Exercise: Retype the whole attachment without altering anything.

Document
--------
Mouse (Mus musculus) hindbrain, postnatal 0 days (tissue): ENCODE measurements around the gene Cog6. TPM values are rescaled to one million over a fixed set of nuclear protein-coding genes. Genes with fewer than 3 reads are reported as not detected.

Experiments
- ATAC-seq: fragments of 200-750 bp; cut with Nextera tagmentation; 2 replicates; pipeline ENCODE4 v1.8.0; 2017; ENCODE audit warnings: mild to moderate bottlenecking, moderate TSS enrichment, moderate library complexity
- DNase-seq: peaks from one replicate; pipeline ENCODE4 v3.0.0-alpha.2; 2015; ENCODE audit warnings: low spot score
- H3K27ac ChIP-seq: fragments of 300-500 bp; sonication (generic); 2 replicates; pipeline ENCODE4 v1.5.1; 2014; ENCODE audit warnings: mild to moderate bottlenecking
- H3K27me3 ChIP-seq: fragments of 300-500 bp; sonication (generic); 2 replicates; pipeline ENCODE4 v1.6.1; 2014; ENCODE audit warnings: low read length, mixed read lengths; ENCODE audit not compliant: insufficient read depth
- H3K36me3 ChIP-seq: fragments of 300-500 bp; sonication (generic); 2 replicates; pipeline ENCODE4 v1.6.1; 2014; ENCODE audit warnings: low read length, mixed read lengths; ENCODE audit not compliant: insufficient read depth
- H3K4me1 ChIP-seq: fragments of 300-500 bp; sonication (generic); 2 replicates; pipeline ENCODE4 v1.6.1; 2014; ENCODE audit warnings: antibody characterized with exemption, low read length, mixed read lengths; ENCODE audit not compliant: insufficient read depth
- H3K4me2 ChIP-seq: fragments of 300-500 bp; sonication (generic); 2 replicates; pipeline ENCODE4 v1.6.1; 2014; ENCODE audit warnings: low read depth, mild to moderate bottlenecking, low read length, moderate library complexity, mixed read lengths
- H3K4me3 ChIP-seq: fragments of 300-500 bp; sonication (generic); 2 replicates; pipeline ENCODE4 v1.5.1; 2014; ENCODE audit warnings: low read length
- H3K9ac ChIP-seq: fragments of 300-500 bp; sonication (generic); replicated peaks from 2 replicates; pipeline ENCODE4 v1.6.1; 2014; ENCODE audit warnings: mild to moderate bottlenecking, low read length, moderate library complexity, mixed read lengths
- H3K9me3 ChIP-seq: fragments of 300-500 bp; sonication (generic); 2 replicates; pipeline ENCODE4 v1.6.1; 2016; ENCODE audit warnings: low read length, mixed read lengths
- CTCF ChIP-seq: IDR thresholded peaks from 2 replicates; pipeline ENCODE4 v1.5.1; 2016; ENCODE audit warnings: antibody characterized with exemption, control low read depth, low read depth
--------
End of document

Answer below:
Mouse (Mus musculus) hindbrain, postnatal 0 days (tissue): ENCODE measurements around the gene Cog6. TPM values are rescaled to one million over a fixed set of nuclear protein-coding genes. Genes with fewer than 3 reads are reported as not detected.

Experiments
- ATAC-seq: fragments of 200-750 bp; cut with Nextera tagmentation; 2 replicates; pipeline ENCODE4 v1.8.0; 2017; ENCODE audit warnings: mild to moderate bottlenecking, moderate TSS enrichment, moderate library complexity
- DNase-seq: peaks from one replicate; pipeline ENCODE4 v3.0.0-alpha.2; 2015; ENCODE audit warnings: low spot score
- H3K27ac ChIP-seq: fragments of 300-500 bp; sonication (generic); 2 replicates; pipeline ENCODE4 v1.5.1; 2014; ENCODE audit warnings: mild to moderate bottlenecking
- H3K27me3 ChIP-seq: fragments of 300-500 bp; sonication (generic); 2 replicates; pipeline ENCODE4 v1.6.1; 2014; ENCODE audit warnings: low read length, mixed read lengths; ENCODE audit not compliant: insufficient read depth
- H3K36me3 ChIP-seq: fragments of 300-500 bp; sonication (generic); 2 replicates; pipeline ENCODE4 v1.6.1; 2014; ENCODE audit warnings: low read length, mixed read lengths; ENCODE audit not compliant: insufficient read depth
- H3K4me1 ChIP-seq: fragments of 300-500 bp; sonication (generic); 2 replicates; pipeline ENCODE4 v1.6.1; 2014; ENCODE audit warnings: antibody characterized with exemption, low read length, mixed read lengths; ENCODE audit not compliant: insufficient read depth
- H3K4me2 ChIP-seq: fragments of 300-500 bp; sonication (generic); 2 replicates; pipeline ENCODE4 v1.6.1; 2014; ENCODE audit warnings: low read depth, mild to moderate bottlenecking, low read length, moderate library complexity, mixed read lengths
- H3K4me3 ChIP-seq: fragments of 300-500 bp; sonication (generic); 2 replicates; pipeline ENCODE4 v1.5.1; 2014; ENCODE audit warnings: low read length
- H3K9ac ChIP-seq: fragments of 300-500 bp; sonication (generic); replicated peaks from 2 replicates; pipeline ENCODE4 v1.6.1; 2014; ENCODE audit warnings: mild to moderate bottlenecking, low read length, moderate library complexity, mixed read lengths
- H3K9me3 ChIP-seq: fragments of 300-500 bp; sonication (generic); 2 replicates; pipeline ENCODE4 v1.6.1; 2016; ENCODE audit warnings: low read length, mixed read lengths
- CTCF ChIP-seq: IDR thresholded peaks from 2 replicates; pipeline ENCODE4 v1.5.1; 2016; ENCODE audit warnings: antibody characterized with exemption, control low read depth, low read depth